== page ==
The Assembly passed a climate bill this week that supporters are touting as “the most ambitious in the nation” and supporters are now calling for the state Senate to do the same before the end of the session.
The Climate Community And Protection Act (S.6617-a/A.8270-a) would require the state to actually enforce its climate commitments, set new labor standards and worker protections for those in the renewable energy industries, and completely end economic dependence on fossil fuels by 2050.
The bill would also allocate 40 percent of the state’s clean energy fund to projects in disadvantaged communities; authorize funds for new renewable energy projects; establish a New York State Climate Action Council; and require the DEC to set new regulations.
The New York State Climate Action Council would consist of 25 members including state agencies and individuals with expertise in labor and environmental issues.
The bill would require that the state get 50 percent of its electricity from clean renewable energy by 2030.
The bill passed the Assembly 103-41 and was sponsored by Assemblyman Steve Englebright, D-Setauket, who serves as the chair of the Environmental Conservation Committee.
“New Yorkers depend on us to act in order to help prevent and mitigate the effects of climate change,” said Englebright. “As the federal government threatens to jeopardize the progress we have made, New York must do everything within our power to reduce our greenhouse gas emissions and help slow the rate of climate change to ensure the best possible outcome for our state’s public health, environment and economic well-being.”
The bill is backed by NY Renews, a broad coalition of more than 110 labor, community, and environmental agencies, who consider this legislation one of their main priorities.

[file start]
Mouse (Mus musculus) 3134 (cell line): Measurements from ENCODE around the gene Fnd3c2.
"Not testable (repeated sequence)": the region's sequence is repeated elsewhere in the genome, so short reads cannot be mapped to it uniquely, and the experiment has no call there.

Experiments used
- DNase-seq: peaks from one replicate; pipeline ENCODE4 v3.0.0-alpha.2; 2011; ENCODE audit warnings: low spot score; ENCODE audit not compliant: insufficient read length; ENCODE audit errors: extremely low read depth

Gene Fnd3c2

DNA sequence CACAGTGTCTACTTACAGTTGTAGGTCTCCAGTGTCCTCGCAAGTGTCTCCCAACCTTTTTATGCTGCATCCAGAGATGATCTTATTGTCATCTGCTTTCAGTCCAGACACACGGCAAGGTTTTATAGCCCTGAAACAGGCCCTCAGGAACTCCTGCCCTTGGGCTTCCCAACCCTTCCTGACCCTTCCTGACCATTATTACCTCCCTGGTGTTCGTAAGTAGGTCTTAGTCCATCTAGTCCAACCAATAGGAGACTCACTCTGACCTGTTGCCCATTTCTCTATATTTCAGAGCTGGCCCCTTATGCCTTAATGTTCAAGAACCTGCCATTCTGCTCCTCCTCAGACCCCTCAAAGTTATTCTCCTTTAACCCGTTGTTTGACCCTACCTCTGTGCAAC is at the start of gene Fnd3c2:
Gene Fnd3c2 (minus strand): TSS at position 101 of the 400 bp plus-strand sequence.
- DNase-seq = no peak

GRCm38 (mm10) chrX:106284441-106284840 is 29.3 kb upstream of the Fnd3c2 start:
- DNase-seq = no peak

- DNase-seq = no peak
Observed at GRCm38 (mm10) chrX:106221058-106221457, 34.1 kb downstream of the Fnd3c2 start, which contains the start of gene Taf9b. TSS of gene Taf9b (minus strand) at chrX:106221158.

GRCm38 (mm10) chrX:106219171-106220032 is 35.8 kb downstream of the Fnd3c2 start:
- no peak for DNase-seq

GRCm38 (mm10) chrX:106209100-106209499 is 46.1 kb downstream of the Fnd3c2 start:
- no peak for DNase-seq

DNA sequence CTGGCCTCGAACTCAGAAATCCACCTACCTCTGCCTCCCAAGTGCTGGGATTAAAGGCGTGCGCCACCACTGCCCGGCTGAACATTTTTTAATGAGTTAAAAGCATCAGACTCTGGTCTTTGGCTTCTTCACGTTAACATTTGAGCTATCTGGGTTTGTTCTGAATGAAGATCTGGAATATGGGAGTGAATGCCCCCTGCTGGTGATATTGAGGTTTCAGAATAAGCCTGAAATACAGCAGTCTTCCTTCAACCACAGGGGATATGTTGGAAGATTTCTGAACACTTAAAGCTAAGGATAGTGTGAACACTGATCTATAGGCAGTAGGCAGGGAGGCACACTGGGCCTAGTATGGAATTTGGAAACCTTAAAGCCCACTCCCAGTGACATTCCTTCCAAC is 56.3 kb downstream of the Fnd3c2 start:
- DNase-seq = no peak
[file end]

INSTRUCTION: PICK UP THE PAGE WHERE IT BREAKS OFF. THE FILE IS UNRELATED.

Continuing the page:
“New Yorkers can be proud of the work their Assemblymembers did yesterday in passing the nation’s most ambitious climate and equity legislation by an overwhelming 103 – 41 vote,” said NY Renews in an official statement, “Special thanks to Environmental Conservation Chair Steven Englebright, Speaker Carl Heastie, and members of the Association of Black and Puerto Rican Legislators.”
Supporters of the bill have now turned their attention to the Senate in hopes they send it to a floor vote before the end of the session Wednesday.
“With an issue like climate change, New Yorkers cannot afford another year of Senate inaction- further delay would be unconscionable. The IDC should not leave Albany without delivering,” read the statement from NY Renews.
The bill was introduced into the senate by Sen. Tony Avella, D-Queens, and jointly sponsored by all eight members of the IDC.
“We call on sponsors, led by Senator Avella and Senator Klein, to do anything and everything in their power to convince their partner, Senator Flanagan, to allow this bill to the floor for a fair and honest vote this week,” said Peter Iwanowicz, executive director of Environmental Advocates of New York. “That’s the kind of climate leadership that New Yorkers, and indeed the nation, needs.”
The bill is currently being reviewed by the Senate Rules Committee.